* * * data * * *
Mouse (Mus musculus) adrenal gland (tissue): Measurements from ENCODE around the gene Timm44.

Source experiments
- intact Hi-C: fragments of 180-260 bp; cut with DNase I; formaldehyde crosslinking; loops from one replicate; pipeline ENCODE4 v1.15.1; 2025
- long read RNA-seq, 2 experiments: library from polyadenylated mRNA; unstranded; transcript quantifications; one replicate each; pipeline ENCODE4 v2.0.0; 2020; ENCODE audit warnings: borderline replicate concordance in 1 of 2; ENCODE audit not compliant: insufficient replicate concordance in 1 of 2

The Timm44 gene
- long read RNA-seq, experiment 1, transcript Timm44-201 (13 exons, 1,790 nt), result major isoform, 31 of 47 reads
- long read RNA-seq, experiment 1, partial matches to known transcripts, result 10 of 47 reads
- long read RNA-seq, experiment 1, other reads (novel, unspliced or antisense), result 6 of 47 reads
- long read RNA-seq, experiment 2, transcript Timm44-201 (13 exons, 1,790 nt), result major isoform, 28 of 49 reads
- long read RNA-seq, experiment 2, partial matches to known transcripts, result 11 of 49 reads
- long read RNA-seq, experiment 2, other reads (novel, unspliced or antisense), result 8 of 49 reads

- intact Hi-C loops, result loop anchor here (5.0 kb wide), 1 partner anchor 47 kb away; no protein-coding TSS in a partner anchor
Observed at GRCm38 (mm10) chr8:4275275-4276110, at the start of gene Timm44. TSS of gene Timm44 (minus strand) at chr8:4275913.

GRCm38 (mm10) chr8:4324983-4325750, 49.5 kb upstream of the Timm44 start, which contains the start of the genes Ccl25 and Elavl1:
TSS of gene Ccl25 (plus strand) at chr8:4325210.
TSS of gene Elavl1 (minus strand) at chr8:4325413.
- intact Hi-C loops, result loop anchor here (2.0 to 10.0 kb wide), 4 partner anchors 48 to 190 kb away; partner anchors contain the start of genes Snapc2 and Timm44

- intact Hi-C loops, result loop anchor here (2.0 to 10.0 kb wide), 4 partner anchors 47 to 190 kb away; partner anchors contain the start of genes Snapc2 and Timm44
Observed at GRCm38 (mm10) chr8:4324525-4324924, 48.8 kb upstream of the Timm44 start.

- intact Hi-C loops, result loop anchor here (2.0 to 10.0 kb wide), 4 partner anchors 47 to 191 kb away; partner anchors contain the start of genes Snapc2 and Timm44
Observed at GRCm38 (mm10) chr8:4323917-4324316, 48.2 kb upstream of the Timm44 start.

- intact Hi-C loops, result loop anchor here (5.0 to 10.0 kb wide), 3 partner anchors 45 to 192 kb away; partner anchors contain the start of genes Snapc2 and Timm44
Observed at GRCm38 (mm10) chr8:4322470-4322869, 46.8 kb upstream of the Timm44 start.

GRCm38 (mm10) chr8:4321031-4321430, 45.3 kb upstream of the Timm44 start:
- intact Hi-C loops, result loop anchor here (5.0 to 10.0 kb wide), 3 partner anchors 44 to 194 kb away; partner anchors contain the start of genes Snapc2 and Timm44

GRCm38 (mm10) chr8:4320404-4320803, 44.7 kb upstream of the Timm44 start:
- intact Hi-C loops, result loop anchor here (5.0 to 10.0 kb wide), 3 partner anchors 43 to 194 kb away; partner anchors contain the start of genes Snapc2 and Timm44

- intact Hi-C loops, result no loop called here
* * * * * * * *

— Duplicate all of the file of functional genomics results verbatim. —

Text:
Mouse (Mus musculus) adrenal gland (tissue): Measurements from ENCODE around the gene Timm44.

Source experiments
- intact Hi-C: fragments of 180-260 bp; cut with DNase I; formaldehyde crosslinking; loops from one replicate; pipeline ENCODE4 v1.15.1; 2025
- long read RNA-seq, 2 experiments: library from polyadenylated mRNA; unstranded; transcript quantifications; one replicate each; pipeline ENCODE4 v2.0.0; 2020; ENCODE audit warnings: borderline replicate concordance in 1 of 2; ENCODE audit not compliant: insufficient replicate concordance in 1 of 2

The Timm44 gene
- long read RNA-seq, experiment 1, transcript Timm44-201 (13 exons, 1,790 nt), result major isoform, 31 of 47 reads
- long read RNA-seq, experiment 1, partial matches to known transcripts, result 10 of 47 reads
- long read RNA-seq, experiment 1, other reads (novel, unspliced or antisense), result 6 of 47 reads
- long read RNA-seq, experiment 2, transcript Timm44-201 (13 exons, 1,790 nt), result major isoform, 28 of 49 reads
- long read RNA-seq, experiment 2, partial matches to known transcripts, result 11 of 49 reads
- long read RNA-seq, experiment 2, other reads (novel, unspliced or antisense), result 8 of 49 reads

- intact Hi-C loops, result loop anchor here (5.0 kb wide), 1 partner anchor 47 kb away; no protein-coding TSS in a partner anchor
Observed at GRCm38 (mm10) chr8:4275275-4276110, at the start of gene Timm44. TSS of gene Timm44 (minus strand) at chr8:4275913.

GRCm38 (mm10) chr8:4324983-4325750, 49.5 kb upstream of the Timm44 start, which contains the start of the genes Ccl25 and Elavl1:
TSS of gene Ccl25 (plus strand) at chr8:4325210.
TSS of gene Elavl1 (minus strand) at chr8:4325413.
- intact Hi-C loops, result loop anchor here (2.0 to 10.0 kb wide), 4 partner anchors 48 to 190 kb away; partner anchors contain the start of genes Snapc2 and Timm44

- intact Hi-C loops, result loop anchor here (2.0 to 10.0 kb wide), 4 partner anchors 47 to 190 kb away; partner anchors contain the start of genes Snapc2 and Timm44
Observed at GRCm38 (mm10) chr8:4324525-4324924, 48.8 kb upstream of the Timm44 start.

- intact Hi-C loops, result loop anchor here (2.0 to 10.0 kb wide), 4 partner anchors 47 to 191 kb away; partner anchors contain the start of genes Snapc2 and Timm44
Observed at GRCm38 (mm10) chr8:4323917-4324316, 48.2 kb upstream of the Timm44 start.

- intact Hi-C loops, result loop anchor here (5.0 to 10.0 kb wide), 3 partner anchors 45 to 192 kb away; partner anchors contain the start of genes Snapc2 and Timm44
Observed at GRCm38 (mm10) chr8:4322470-4322869, 46.8 kb upstream of the Timm44 start.

GRCm38 (mm10) chr8:4321031-4321430, 45.3 kb upstream of the Timm44 start:
- intact Hi-C loops, result loop anchor here (5.0 to 10.0 kb wide), 3 partner anchors 44 to 194 kb away; partner anchors contain the start of genes Snapc2 and Timm44

GRCm38 (mm10) chr8:4320404-4320803, 44.7 kb upstream of the Timm44 start:
- intact Hi-C loops, result loop anchor here (5.0 to 10.0 kb wide), 3 partner anchors 43 to 194 kb away; partner anchors contain the start of genes Snapc2 and Timm44

- intact Hi-C loops, result no loop called here